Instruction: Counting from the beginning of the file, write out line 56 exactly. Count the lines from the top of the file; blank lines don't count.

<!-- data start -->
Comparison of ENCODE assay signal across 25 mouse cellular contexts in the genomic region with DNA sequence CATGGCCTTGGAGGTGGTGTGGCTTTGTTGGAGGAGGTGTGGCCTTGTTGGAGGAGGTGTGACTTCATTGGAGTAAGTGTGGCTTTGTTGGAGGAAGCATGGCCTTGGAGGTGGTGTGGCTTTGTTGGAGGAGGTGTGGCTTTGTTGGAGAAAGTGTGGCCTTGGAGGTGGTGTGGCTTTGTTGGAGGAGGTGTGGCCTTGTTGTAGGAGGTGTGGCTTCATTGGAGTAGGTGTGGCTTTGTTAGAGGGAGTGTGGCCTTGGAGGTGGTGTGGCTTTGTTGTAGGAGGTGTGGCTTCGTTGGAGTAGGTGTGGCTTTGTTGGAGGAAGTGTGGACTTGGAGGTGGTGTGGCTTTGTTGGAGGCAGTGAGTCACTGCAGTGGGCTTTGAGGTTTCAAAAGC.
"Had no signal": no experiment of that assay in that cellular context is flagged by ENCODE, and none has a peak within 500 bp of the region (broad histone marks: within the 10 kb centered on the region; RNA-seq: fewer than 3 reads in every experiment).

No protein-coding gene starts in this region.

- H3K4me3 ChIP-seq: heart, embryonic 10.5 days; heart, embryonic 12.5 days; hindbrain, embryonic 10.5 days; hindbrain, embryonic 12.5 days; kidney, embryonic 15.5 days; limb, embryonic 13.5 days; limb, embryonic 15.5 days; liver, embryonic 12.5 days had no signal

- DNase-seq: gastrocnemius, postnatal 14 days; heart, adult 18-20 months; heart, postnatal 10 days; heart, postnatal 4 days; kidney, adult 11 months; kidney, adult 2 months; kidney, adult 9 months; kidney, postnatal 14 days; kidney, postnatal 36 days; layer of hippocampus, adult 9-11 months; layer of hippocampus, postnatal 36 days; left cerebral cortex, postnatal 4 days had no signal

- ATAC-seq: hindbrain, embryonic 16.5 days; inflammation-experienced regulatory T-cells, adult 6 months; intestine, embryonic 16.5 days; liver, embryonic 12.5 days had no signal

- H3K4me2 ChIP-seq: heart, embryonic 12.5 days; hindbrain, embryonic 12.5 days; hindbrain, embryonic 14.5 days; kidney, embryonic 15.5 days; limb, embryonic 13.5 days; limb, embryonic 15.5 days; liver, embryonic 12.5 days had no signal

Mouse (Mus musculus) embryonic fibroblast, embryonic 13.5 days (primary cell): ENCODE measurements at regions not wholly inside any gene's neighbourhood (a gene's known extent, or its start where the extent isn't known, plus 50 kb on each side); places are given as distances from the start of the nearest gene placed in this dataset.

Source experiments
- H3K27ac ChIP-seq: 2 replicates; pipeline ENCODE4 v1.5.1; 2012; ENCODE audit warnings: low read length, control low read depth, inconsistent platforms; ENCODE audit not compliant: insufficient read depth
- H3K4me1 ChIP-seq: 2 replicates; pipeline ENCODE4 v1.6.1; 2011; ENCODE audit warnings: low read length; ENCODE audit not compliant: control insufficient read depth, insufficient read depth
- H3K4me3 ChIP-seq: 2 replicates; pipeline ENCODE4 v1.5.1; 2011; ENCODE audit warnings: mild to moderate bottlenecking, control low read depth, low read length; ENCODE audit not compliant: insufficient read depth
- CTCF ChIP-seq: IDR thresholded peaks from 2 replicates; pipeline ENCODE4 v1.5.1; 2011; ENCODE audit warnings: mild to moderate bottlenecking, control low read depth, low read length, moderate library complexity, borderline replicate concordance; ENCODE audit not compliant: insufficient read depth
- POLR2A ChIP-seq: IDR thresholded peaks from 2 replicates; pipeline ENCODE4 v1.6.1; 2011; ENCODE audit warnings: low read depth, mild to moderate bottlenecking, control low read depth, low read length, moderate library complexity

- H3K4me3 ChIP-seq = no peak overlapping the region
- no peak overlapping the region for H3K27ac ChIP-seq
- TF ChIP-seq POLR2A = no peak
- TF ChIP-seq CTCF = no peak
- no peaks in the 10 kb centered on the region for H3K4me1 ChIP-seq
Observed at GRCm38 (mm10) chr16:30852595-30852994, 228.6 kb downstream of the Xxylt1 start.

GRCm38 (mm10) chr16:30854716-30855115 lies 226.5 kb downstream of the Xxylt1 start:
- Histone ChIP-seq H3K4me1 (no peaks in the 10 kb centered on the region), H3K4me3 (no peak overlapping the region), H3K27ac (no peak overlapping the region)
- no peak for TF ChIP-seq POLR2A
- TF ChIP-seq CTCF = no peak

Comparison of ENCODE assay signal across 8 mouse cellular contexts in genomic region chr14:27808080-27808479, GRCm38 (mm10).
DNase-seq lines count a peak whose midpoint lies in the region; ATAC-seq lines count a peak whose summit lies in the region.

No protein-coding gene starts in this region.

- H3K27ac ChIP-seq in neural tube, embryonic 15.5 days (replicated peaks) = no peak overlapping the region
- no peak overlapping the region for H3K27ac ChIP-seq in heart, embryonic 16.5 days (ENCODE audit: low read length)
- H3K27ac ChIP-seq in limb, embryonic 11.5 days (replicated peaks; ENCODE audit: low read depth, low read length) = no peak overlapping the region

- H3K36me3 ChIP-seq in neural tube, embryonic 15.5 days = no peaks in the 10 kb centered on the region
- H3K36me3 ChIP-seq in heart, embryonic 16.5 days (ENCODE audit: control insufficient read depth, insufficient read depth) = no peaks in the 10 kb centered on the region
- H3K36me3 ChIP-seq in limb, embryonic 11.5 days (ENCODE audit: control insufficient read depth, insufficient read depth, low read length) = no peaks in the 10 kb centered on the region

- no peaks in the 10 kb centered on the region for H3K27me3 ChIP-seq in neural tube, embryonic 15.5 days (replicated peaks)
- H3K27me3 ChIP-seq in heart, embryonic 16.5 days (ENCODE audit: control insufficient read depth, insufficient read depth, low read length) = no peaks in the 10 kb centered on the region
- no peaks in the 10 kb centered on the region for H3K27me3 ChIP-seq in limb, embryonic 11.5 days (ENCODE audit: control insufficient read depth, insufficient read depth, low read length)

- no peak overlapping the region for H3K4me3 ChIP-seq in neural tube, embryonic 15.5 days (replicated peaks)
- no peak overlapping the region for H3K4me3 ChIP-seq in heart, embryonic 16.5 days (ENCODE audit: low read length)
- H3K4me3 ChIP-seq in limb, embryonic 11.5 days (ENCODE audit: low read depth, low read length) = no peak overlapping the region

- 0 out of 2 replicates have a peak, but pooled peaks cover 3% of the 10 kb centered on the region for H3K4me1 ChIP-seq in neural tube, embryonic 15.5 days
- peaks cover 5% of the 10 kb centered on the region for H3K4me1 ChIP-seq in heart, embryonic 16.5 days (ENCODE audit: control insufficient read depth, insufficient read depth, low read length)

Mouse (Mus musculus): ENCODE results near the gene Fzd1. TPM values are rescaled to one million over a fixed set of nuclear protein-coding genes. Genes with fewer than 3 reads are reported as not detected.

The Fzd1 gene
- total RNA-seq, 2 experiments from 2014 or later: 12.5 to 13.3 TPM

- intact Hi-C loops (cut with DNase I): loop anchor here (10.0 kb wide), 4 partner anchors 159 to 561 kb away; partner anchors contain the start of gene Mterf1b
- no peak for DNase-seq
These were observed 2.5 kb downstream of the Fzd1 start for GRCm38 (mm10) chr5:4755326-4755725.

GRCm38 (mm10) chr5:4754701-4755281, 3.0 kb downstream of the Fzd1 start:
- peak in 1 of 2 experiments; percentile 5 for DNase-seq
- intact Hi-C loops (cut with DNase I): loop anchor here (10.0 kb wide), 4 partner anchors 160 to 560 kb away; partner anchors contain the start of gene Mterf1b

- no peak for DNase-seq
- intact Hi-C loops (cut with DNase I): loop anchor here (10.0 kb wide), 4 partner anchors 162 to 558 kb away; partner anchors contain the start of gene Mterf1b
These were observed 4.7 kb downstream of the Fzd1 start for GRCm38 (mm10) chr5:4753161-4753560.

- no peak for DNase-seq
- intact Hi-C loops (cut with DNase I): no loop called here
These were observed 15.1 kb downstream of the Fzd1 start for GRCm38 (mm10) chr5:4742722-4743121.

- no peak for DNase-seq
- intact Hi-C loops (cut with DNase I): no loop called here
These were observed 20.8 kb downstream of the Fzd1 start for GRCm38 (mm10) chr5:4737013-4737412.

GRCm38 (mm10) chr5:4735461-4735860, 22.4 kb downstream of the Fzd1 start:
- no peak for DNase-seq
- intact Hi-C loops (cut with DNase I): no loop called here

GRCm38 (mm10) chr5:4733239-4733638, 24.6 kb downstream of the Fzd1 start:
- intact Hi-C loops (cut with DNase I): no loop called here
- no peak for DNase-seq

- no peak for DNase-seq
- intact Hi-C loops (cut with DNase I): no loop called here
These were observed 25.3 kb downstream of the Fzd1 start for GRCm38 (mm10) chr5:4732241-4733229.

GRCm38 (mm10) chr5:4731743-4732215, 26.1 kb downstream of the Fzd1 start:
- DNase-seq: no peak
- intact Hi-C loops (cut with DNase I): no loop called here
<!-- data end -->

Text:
These were observed 15.1 kb downstream of the Fzd1 start for GRCm38 (mm10) chr5:4742722-4743121.